An Obama-era regulation aimed at providing relief for scammed student-loan borrowers takes effect Tuesday, despite efforts by the Betsy DeVos-led Department of Education to delay it.
Judge Randolph Moss struck down an attempt by a group of private colleges to block the regulation, known as borrower defense, paving the way for it to take effect. For borrowers who say they were scammed by their schools, that could mean more immediate access to relief from their federal student loans as well as the ability to more easily sue their schools.
“Today’s news is a huge victory for borrowers,” said Julie Murray, a staff attorney at Public Citizen Litigation Group who is representing former for-profit college students who say they have been misled by their schools. “We’ve been waiting for more than a year for this rule to take effect.”
The decision came as part of multiple cases winding their way through the court. The first filed by the California Association of Private Postsecondary Colleges (CAPPS) last year took issue with the Obama-era rule, known as borrower defense. It argued that it created an existential threat for its members in part because it increased the threat of meritless litigation against them. The association had asked the judge to block implementation of the rule while their legal challenge is ongoing.
‘Students should be able to take their schools to court’
Borrower advocates will be watching closely to see how the agency implements certain provisions of the Obama-era rule that could have an immediate and significant impact on borrowers. That includes a requirement to automatically discharge the debt of some borrowers whose schools closed while they were enrolled or shortly after they left. The rule also created a process for borrowers who have been victims of large-scale cases of wrongdoing by schools.
The regulation also bans colleges receiving federal financial aid dollars from requiring students to sign away their rights to file lawsuits against the schools in court or as part of a class-action. That could make it easier for borrowers to sue their schools if they feel they’ve been wronged.
“Even though the Department is not a fan of this rule, it does need to implement it,” said Eileen Connor, the director of litigation at the Project on Predatory Student Lending. “Students should be able to take their schools to court, they should be able to do that collectively. There are thousands of students whose loans should be discharged automatically by the Secretary. Those are all really positive things.”
Devos took steps to delay the rule, which was due to take effect in 2017
Last year, the Devos-led Department of Education took steps to delay the implementation of the rule, which was supposed to take effect in 2017, citing the CAAPs litigation . Two borrowers represented by Public Citizen, a consumer advocacy organization, and Harvard Law School’s Project on Predatory Lending, as well as a group of states attorneys general challenged those efforts to delay implementation of the rule.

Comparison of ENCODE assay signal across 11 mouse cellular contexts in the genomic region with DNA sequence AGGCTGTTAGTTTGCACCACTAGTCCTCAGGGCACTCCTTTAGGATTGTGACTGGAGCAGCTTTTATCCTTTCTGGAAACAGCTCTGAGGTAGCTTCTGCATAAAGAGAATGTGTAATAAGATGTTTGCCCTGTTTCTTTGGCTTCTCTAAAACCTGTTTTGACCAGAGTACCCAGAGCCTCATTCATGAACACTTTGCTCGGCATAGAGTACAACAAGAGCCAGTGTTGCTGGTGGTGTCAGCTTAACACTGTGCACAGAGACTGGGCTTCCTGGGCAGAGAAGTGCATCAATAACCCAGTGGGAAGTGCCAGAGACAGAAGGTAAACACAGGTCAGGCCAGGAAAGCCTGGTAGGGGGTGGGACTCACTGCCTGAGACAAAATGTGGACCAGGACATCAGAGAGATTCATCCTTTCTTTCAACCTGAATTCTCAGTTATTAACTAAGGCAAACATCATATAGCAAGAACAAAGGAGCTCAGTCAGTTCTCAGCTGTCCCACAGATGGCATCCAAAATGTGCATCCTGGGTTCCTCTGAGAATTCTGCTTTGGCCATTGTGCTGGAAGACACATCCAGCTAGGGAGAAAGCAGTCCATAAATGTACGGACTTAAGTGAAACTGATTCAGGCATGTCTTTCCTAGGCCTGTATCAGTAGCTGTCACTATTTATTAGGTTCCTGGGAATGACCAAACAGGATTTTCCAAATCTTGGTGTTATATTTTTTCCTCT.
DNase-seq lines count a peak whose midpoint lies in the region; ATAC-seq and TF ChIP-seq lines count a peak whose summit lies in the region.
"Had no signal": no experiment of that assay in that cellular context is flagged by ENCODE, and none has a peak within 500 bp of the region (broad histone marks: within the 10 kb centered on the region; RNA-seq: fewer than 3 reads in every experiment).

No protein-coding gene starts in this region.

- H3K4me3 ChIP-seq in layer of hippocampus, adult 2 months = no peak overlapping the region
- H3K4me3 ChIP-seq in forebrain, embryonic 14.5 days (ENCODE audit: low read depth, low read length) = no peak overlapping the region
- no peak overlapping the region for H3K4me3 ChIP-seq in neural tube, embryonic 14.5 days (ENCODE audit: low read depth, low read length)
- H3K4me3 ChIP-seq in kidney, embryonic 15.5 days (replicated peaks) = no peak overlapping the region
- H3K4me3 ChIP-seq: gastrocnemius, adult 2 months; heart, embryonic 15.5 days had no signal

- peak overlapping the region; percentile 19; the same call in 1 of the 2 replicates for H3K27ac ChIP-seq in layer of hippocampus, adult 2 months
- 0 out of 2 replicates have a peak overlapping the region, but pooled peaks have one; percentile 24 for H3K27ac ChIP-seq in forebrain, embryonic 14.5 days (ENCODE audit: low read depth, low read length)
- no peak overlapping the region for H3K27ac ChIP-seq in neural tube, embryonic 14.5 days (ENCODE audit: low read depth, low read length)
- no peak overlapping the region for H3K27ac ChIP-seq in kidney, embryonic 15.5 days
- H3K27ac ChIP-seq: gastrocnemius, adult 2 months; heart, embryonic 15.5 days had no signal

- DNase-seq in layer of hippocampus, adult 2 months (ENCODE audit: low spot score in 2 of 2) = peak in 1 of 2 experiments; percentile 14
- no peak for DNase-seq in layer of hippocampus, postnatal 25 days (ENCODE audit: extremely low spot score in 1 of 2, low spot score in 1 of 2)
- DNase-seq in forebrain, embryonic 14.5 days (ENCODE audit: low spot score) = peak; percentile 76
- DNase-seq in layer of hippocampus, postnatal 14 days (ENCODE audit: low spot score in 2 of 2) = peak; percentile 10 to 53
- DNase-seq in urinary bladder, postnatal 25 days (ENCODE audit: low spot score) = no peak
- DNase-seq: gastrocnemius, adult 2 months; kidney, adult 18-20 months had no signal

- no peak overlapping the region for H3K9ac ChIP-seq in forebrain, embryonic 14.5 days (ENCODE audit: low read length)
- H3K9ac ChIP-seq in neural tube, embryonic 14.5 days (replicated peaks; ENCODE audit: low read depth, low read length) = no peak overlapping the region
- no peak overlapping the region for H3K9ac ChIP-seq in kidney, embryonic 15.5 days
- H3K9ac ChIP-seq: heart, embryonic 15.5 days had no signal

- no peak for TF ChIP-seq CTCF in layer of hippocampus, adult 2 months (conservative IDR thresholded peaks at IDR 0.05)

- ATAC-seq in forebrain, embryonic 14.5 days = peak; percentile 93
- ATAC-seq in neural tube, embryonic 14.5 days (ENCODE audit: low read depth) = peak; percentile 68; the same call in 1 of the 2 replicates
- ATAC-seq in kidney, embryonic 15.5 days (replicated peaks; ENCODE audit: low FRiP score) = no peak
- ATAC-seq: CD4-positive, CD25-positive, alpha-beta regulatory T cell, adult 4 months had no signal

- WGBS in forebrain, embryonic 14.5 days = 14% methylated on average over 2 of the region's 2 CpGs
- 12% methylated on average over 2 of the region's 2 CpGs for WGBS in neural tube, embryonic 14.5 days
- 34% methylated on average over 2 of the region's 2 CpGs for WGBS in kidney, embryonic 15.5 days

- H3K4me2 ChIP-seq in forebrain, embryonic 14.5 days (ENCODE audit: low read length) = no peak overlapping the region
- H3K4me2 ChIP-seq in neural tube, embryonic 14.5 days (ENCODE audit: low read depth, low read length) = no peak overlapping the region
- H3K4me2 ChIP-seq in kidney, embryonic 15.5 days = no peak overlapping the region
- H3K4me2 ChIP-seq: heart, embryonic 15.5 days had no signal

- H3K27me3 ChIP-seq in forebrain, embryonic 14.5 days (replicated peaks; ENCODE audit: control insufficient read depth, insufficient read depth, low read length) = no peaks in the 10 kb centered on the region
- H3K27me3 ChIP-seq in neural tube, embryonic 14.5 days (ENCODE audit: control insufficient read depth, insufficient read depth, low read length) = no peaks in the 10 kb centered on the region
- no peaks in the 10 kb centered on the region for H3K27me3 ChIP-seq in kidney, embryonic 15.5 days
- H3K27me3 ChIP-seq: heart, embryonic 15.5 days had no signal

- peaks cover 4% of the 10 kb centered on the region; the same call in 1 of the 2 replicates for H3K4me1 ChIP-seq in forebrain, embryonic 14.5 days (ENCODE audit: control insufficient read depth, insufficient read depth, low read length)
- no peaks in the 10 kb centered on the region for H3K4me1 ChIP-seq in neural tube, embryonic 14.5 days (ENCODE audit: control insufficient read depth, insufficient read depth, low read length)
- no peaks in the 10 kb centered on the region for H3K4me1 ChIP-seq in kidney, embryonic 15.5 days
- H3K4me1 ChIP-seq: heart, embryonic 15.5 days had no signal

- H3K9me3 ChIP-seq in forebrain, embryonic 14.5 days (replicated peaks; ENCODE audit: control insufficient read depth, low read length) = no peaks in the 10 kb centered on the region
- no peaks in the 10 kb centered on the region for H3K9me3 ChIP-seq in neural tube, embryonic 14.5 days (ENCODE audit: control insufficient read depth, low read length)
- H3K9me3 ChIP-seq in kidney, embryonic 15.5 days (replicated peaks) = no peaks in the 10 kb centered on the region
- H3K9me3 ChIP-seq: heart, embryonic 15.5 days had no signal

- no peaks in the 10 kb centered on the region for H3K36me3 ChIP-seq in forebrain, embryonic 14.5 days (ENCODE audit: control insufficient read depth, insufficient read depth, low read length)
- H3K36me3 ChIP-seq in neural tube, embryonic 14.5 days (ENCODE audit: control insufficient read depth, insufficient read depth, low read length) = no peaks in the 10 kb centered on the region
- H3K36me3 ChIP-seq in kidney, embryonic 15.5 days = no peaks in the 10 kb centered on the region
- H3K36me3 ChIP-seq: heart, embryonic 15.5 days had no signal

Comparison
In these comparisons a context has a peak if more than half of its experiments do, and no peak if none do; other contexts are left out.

Judge Randolph Moss, who was overseeing both cases, ruled last month that the agency’s efforts to delay the rule were illegal, but his ruling did not allow the rule to take effect immediately or resolve CAPPS’s request for the judge to block the rule. On Tuesday, the judge rejected the association’s attempt to block the Obama-era regulation while the association’s lawsuit proceeds, paving the way for the rule to take effect.
Liz Hill, a Department of Education spokeswoman, said in an emailed statement that DeVos “continues to believe the rule promulgated by the previous administration is bad policy.” Still, DeVos respects the role of the court, Hill said, and the Department will soon provide information about the next steps for implementation of the Obama-era rule. A lawyer representing CAAPs didn’t immediately respond to a request for comment.
Steve Gunderson, the president of Career Education Colleges and Universities, an association representing for-profit colleges, called the ruling “disappointing” in a statement, adding that it would create confusion for students and schools.
The rule was a response to the collapse of a major for-profit college chain
Tuesday’s ruling is the latest development in a years-long battle over the borrower defense rule, which allows borrowers to have their federal student debt discharged in cases where they’ve been misled by their schools.
The regulation has been on the books since the 1990s, but borrowers rarely used it until activists organized students who had attended Corinthian and other for-profit colleges accused of misleading students to file claims under the law. With thousands clamoring for relief, the Obama-era Department started developing a process for borrowers to file claims and for the agency to evaluate them.
The rule was supposed to take effect in July 2017, but the DeVos-led Department of Education took multiple steps to delay it. Agency officials are also in the midst of attempting to rewrite the rule, though that version would take effect in July 2020, at the earliest.